Sometimes I have to force myself toward sadness.  I am looking at my fancy blue Osprey backpack that is still leaning against the wall where it got dumped the night I came back.  I know I need to empty it, put everything away, wash it, let it dry and store it.  That is going to stir up a truckload of sadness demanding to be felt.

I have been avoiding it because I didn’t want to invest the emotional energy, but I shall do it tomorrow, since I want to get to those sadnesses while they are still fresh, and not go to Denver with that still pending.

Over the course of time, the fourth step will gradually be done and the fifth step will slide into place unnoticed.

However, there are four more steps not in Kubler-Ross sequence I also need to work on.

Maybe tomorrow we can start those.

Copyright August 2016 by Arthur Burk

From the Hub

Comments

  1. kirstenalice says

    tenderly and authentically I say, “Thank you”. I must admit that I had put off reading the initial post as just the title itself brushed up my own disappointed places. I have been told from a young age that my expectations were too high and that is why I get disappointed. That has felt like a lie and I have not received it. However, the long journey of recognizing that compliments and truth spoken to me have bounced off became more evident and I have pressed in.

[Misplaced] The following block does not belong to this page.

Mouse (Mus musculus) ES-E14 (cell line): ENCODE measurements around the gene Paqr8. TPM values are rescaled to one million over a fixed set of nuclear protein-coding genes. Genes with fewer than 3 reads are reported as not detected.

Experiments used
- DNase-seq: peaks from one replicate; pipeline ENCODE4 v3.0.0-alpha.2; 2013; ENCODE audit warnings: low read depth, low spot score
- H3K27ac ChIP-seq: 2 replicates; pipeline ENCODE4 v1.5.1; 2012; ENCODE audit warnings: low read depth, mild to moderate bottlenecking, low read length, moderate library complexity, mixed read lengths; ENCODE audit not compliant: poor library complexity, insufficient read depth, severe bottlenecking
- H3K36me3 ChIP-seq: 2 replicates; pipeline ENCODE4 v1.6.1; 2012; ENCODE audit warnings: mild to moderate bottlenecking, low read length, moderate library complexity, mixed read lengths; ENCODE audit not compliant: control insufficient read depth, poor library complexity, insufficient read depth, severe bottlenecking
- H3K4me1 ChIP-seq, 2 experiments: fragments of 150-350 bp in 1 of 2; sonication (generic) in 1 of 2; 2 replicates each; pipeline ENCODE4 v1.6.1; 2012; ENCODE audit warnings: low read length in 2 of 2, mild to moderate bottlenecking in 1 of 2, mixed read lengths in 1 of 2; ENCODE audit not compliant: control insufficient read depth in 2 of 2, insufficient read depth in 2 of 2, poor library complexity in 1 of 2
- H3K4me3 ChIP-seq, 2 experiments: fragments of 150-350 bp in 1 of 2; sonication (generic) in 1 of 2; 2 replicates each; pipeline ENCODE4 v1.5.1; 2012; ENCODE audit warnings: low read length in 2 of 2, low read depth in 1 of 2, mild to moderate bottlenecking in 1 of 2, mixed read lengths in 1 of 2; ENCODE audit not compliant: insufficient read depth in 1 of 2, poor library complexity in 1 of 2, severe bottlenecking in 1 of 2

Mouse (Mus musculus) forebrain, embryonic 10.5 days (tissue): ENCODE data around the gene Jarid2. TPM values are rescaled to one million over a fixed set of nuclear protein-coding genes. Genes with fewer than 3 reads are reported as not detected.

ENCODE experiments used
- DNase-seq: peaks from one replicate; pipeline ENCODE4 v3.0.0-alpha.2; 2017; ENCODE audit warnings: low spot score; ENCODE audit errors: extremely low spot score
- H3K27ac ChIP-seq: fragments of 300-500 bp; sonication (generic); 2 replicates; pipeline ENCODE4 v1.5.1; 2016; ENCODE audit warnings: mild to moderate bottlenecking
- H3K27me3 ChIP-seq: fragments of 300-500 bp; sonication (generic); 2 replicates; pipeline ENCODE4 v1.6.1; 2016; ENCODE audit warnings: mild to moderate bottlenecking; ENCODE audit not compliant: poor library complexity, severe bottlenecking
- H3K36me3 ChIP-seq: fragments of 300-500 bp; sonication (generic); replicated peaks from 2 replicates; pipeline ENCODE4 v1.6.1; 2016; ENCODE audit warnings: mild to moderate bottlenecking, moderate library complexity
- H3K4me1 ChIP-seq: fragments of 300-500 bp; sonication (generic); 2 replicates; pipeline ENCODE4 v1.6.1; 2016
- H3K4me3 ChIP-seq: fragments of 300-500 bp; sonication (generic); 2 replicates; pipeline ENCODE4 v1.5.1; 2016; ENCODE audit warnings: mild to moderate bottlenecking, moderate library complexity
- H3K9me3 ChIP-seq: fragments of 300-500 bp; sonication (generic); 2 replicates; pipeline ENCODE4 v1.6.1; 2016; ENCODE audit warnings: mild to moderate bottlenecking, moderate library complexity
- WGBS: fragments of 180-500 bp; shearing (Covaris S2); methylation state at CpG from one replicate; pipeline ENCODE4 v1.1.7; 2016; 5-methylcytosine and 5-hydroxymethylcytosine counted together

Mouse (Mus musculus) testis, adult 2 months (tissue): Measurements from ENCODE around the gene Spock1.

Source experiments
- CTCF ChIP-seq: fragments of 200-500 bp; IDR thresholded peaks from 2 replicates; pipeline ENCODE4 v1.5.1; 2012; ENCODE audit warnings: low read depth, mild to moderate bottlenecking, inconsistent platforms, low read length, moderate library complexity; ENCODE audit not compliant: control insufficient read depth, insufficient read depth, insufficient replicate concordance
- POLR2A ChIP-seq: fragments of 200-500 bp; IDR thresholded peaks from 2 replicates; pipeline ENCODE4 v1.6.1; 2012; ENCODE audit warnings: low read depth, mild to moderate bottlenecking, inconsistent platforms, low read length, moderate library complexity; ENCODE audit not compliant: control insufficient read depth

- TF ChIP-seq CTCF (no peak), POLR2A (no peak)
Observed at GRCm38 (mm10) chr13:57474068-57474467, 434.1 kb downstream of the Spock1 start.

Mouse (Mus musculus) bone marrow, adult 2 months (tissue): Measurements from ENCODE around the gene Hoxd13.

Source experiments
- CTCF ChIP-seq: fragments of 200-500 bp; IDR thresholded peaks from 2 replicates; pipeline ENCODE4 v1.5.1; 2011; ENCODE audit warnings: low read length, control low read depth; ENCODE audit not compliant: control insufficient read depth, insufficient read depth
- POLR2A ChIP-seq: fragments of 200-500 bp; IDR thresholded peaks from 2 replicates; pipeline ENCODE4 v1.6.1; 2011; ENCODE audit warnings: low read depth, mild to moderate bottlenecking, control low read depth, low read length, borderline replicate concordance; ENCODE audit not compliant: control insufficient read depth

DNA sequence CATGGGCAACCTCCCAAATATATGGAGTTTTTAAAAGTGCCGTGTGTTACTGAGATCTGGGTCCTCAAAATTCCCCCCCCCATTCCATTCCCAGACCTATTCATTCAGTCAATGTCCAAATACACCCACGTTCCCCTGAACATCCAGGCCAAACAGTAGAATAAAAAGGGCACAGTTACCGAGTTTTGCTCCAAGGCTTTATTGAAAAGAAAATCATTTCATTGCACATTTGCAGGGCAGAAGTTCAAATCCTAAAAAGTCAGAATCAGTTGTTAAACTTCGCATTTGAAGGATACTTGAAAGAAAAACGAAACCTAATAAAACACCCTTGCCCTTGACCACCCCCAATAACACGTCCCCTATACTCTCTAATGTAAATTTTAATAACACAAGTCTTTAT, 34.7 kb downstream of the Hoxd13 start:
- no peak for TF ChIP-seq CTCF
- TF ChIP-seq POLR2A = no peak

Thank you for your vulnerability and willingness to open up this dialogue for the rest of us to join in and process and partner.
    As I read through all five posts today, I could feel my spirit start to vibrate with hope. It felt very similar to the first time I saw you on a dvd call someone’s spirit to attention and heard my spirit for the first time; she said, “oooh, pick me!”
    The interesting thing is that midway through this post, I received an expected text from my flaming Exhorter friend and it kicked up some pain. Ugh…then I read your suggestion to welcome the Exhorter. I need to chew on that and process what that looks like for me.
    So, may I say that I am immensely blessed by your heart, words, diagnostic bushwhacking abilities and am humbled by getting to reap and grow as I glean in the field.
    may our journeys continue… I look forward to the more!

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    • says

      Blessings on your journey as you fight the lies and tried to find solid footing for yourself in a wild and wacky world.